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The SEC and Climate-Related Disclosures

July 11, 2022

Prof. Jill E. Fisch recently submitted a Comment Letter to the SEC regarding its authority to pursue climate-related disclosures.

Jill E. Fisch, Saul A. Fox Distinguished Professor of Business Law at the University of Pennsylvania Carey Law School and Director of the European Corporate Governance Institute (ECGI), recently submitted a Comment Letter to the SEC on its March 2022 proposed rules for the “Enhancement and Standardization of Climate-Related Disclosures for Investors.” The letter was signed by 30 securities law scholars. 

The following is an excerpt from the abstract:

The letter focuses on a single question — whether the Proposal is within the SEC’s rulemaking authority — and answers this question in the affirmative.

The SEC’s authority for the Proposal is grounded in the text, legislative history, and judicial interpretation of the federal securities laws. The letter explains the objectives of federal regulation and demonstrates that the Proposal’s requirements are properly understood as core capital markets disclosure in the service of those objectives. The statutory framework requires the SEC to adjust and update the content of the federal securities disclosure regime in response to the evolution of the economy and markets, and, in recent decades, the SEC has done so to require disclosures on a variety of subjects from Y2K readiness, to cybersecurity, to human capital management, to the effects of the Covid-19 pandemic. Rules mandating climate-related disclosure fit with this pattern of iterative modernization. Such rules do not represent a foray into new and uncharted territory, since the SEC has a long history of requiring disclosure on environmental and climate-related topics dating back more than 50 years. Finally, the federal securities laws do not impose a materiality constraint on the SEC’s authority to promulgate climate-related disclosure requirements.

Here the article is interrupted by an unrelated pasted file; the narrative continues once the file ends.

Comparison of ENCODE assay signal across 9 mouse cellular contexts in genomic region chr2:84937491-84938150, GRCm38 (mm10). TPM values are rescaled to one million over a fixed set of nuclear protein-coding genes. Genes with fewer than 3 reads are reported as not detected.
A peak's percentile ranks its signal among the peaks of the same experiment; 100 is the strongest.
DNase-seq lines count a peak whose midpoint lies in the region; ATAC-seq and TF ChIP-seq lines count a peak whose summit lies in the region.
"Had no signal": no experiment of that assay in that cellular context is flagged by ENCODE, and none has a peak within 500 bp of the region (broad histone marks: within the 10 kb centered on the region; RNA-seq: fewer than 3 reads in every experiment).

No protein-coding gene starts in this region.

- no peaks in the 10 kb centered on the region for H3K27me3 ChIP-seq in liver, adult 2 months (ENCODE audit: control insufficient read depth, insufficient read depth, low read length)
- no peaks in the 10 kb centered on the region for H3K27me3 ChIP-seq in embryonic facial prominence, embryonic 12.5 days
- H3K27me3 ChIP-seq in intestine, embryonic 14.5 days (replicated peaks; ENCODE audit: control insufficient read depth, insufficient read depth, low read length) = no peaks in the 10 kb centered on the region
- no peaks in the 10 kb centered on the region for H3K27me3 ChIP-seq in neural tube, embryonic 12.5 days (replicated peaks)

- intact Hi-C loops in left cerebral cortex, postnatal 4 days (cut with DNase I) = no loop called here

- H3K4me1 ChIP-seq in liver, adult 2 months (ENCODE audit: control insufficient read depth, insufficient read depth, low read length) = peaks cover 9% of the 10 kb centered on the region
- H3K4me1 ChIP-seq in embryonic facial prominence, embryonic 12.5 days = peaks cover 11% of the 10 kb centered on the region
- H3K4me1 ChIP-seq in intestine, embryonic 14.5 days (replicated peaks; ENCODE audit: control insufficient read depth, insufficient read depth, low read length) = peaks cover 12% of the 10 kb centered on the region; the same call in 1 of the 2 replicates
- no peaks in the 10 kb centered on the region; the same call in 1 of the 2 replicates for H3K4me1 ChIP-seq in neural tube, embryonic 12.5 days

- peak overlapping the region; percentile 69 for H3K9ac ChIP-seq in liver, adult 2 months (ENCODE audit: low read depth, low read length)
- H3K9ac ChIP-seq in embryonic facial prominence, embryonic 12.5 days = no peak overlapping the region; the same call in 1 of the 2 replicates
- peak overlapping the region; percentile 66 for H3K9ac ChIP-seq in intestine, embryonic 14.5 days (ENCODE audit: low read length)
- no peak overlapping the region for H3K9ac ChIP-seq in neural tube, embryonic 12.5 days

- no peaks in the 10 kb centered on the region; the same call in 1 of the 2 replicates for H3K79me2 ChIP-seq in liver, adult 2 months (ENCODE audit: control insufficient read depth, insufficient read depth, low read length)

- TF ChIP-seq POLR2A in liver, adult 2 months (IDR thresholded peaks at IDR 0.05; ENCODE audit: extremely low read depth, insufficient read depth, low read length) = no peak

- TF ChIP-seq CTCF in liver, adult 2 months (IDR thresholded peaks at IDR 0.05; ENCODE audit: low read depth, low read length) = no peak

The Comment Letter therefore concludes that the SEC has the statutory authority to promulgate the Proposal, and that the climate-related disclosure rules under consideration are consistent with close to nine decades of regulatory practice at the federal level and with statutory authority dating back to 1933 that has been repeatedly reaffirmed by Congress and the courts.

Fisch is Co-Director of the Institute for Law and Economics and an internationally known scholar whose work focuses on the intersection of business and law, including the role of regulation and litigation in addressing limitations in the disciplinary power of the capital markets. She has written more than 90 scholarly articles that have appeared in top law reviews, including the Harvard Law Review, the Yale Law Journal, the University of Pennsylvania Law Review, and the Georgetown Law Journal.

Read the full Comment Letter.